The bombardment of Fort Wagner, infantry in trenches.

"A device for preventing the escape of gas through the vent or around the breech-mechanism which closes the rear end of the bore or chamber of any breech-loading small-arm, machine-gun, or cannon. Freire Gas-check. AA, breech-block; BB, expanding bolt and bolt-head; CC, expanding steel ring or gas-check; S, spiral spring; D, check-nut and set-screw." -Whitney, 1911

Freire Gas Check

"A device for preventing the escape of gas through the vent or around the breech-mechanism which closes…

A picture depicting some of General Grant's exploits.

General Grant in Action

A picture depicting some of General Grant's exploits.

Depiction of the battle of Gettysburg.

Battle of Gettysburg

Depiction of the battle of Gettysburg.

"That the cannon ball is capable of attracting as well as being attracted, may be proved by suspending two balls close to each other by very long cords. In consequence of their attraction, the cords will not hang parallel, but will incline towards each other as they descend...." —Quackenbos 1859

Gravity Proved by Cannon Balls

"That the cannon ball is capable of attracting as well as being attracted, may be proved by suspending…

"Shelling Confederate cavalry across the Potomac River from the heights of Great Falls, by Major West, of Campbell's Pennsylvania Artillery, October 4th, 1861. On Friday, october 4th, 1861, Major West, of Campbell's Pennsylvania Artillery, was ordered to shell a barn, in which there was every reason to conclude a large quantity of Confederate provisions and supplies was stored. The major, therefore, placed a Parrott gun on the heights of Great Falls, and threw a few shells across the Potomac. Several of them fell into the barn, which had the effect of unhousing a number of Confederate cavalry, who rode with all speed for the neighboring woods." — Frank Leslie, 1896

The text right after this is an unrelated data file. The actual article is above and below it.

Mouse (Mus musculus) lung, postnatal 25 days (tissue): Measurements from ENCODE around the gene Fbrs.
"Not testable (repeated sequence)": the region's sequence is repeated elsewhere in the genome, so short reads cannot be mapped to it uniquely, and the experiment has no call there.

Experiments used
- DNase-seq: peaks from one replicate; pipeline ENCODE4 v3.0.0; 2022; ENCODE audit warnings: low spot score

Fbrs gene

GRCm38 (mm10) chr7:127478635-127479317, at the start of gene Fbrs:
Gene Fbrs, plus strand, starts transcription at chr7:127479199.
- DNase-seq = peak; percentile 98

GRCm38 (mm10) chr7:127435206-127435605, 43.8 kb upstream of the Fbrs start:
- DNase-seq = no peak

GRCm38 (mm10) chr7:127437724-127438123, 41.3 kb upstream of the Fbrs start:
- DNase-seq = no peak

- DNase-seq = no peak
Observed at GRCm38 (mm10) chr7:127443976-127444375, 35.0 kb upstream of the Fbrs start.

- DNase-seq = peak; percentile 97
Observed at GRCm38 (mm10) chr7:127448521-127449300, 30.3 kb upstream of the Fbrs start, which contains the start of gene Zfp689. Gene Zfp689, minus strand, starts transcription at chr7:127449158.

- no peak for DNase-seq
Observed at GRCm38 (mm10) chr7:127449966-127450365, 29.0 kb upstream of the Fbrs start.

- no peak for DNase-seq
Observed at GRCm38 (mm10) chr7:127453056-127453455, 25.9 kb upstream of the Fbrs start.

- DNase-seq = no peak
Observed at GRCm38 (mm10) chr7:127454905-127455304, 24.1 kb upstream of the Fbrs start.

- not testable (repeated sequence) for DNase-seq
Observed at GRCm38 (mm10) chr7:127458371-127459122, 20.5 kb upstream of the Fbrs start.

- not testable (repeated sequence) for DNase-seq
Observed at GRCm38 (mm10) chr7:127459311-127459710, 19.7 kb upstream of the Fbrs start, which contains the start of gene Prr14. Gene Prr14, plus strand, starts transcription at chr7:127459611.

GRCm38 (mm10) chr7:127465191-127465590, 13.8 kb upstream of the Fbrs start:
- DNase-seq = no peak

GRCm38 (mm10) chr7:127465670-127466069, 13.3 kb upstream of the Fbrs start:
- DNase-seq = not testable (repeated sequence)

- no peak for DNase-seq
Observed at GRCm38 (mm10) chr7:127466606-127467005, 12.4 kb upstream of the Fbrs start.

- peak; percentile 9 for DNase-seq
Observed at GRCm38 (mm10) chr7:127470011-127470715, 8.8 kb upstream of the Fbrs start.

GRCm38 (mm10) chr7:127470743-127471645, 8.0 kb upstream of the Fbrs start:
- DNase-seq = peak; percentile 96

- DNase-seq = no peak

Great Falls

"Shelling Confederate cavalry across the Potomac River from the heights of Great Falls, by Major West,…

"Ordinance is military guns of the larger class; artillery; also called rifles, guns, or cannon."—(Charles Leonard-Stuart, 1911)

Noiseless and Flashless Gun

"Ordinance is military guns of the larger class; artillery; also called rifles, guns, or cannon."—(Charles…

Hand Cannon, fourteenth century

Hand Cannon

Hand Cannon, fourteenth century

A horse, with names of parts. 1, crest; 2, withers; 3, croup; 4, hamstring; 5, hock; 6, cannon; 7, fetlock; 8, pastern; 9, hoof; 10, coronet; 11, arm; 12, gullet; 13, muzzle.

Horse

A horse, with names of parts. 1, crest; 2, withers; 3, croup; 4, hamstring; 5, hock; 6, cannon; 7, fetlock;…

Brass howitzer.

Howitzer

Brass howitzer.

British ships firing on kegs thought to be full of gunpowder.

The Battle of the Kegs

British ships firing on kegs thought to be full of gunpowder.

A large cannon placed on naval ships during the American Revolution.

Long Tom

A large cannon placed on naval ships during the American Revolution.

The American army in Mexico City.

American Army in Mexico City

The American army in Mexico City.

A short barreled, high angled, short ranged cannon.

Mortar

A short barreled, high angled, short ranged cannon.

Mortar practice- putting in the shell.

Mortar practice

Mortar practice- putting in the shell.

"Mortar practice- 13-inch shell mortar, as used by the Federal government- weight of mortar 17,000 pounds." —Leslie, 1896

Mortar practice

"Mortar practice- 13-inch shell mortar, as used by the Federal government- weight of mortar 17,000 pounds."…

"Mortar practice- rear view of 13-inch mortar, with its usual complement of seven gunners. The mortar is one of the most ancient forms of cannon, being used as early as 1495 by Charles VIII at the siege of Naples. In 1478 the first attempt was made to project hollow shot filled with powder; but owing to their clumsy make the accidents were so frequent as to cause their discontinuance. In 1634 a French mechanic overcame the difficulty, and mortars were revived in the French service. Our illustrations represent a 13-inch mortar, the largest in general practice, weight 17,000 pounds, exclusive of the carriage. The number of men required to work one of these guns is seven, for all of whom there is distinct and adequate occupation. Mortars are not used in hand-to-hand encounters, their value consisting in pitching shells into camps and towns, or shelling fortifications erected on elevations, against which cannons are of no avail." —Leslie, 1896